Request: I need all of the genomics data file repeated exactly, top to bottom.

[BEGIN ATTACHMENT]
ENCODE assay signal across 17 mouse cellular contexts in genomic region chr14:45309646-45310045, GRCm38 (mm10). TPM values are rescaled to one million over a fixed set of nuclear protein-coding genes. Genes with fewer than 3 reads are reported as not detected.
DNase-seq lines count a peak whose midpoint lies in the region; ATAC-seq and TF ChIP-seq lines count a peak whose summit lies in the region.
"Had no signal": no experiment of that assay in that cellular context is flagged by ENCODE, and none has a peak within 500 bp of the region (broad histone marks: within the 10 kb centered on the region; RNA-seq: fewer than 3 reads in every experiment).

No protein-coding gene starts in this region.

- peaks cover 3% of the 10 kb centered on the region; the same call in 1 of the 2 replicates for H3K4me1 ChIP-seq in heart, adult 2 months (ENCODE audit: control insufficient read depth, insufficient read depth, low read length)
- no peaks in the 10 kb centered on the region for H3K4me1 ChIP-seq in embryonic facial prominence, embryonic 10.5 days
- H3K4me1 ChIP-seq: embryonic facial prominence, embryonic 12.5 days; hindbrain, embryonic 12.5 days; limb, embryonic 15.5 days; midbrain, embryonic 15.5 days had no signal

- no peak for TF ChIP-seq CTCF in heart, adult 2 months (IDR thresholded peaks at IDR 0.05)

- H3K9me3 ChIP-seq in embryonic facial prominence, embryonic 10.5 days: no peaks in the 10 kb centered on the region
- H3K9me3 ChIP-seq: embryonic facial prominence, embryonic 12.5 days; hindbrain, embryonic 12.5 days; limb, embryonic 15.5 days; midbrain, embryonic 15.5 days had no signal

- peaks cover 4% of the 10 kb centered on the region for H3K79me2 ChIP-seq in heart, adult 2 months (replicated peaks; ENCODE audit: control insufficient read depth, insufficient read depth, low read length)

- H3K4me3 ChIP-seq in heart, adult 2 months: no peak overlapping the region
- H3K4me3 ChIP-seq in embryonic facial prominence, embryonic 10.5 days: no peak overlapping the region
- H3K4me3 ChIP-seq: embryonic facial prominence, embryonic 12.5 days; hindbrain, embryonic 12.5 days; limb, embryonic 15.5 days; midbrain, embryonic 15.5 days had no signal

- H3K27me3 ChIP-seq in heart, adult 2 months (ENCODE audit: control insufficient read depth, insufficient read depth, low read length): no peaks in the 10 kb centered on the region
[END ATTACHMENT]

ENCODE assay signal across 17 mouse cellular contexts in genomic region chr14:45309646-45310045, GRCm38 (mm10). TPM values are rescaled to one million over a fixed set of nuclear protein-coding genes. Genes with fewer than 3 reads are reported as not detected.
DNase-seq lines count a peak whose midpoint lies in the region; ATAC-seq and TF ChIP-seq lines count a peak whose summit lies in the region.
"Had no signal": no experiment of that assay in that cellular context is flagged by ENCODE, and none has a peak within 500 bp of the region (broad histone marks: within the 10 kb centered on the region; RNA-seq: fewer than 3 reads in every experiment).

No protein-coding gene starts in this region.

- peaks cover 3% of the 10 kb centered on the region; the same call in 1 of the 2 replicates for H3K4me1 ChIP-seq in heart, adult 2 months (ENCODE audit: control insufficient read depth, insufficient read depth, low read length)
- no peaks in the 10 kb centered on the region for H3K4me1 ChIP-seq in embryonic facial prominence, embryonic 10.5 days
- H3K4me1 ChIP-seq: embryonic facial prominence, embryonic 12.5 days; hindbrain, embryonic 12.5 days; limb, embryonic 15.5 days; midbrain, embryonic 15.5 days had no signal

- no peak for TF ChIP-seq CTCF in heart, adult 2 months (IDR thresholded peaks at IDR 0.05)

- H3K9me3 ChIP-seq in embryonic facial prominence, embryonic 10.5 days: no peaks in the 10 kb centered on the region
- H3K9me3 ChIP-seq: embryonic facial prominence, embryonic 12.5 days; hindbrain, embryonic 12.5 days; limb, embryonic 15.5 days; midbrain, embryonic 15.5 days had no signal

- peaks cover 4% of the 10 kb centered on the region for H3K79me2 ChIP-seq in heart, adult 2 months (replicated peaks; ENCODE audit: control insufficient read depth, insufficient read depth, low read length)

- H3K4me3 ChIP-seq in heart, adult 2 months: no peak overlapping the region
- H3K4me3 ChIP-seq in embryonic facial prominence, embryonic 10.5 days: no peak overlapping the region
- H3K4me3 ChIP-seq: embryonic facial prominence, embryonic 12.5 days; hindbrain, embryonic 12.5 days; limb, embryonic 15.5 days; midbrain, embryonic 15.5 days had no signal

- H3K27me3 ChIP-seq in heart, adult 2 months (ENCODE audit: control insufficient read depth, insufficient read depth, low read length): no peaks in the 10 kb centered on the region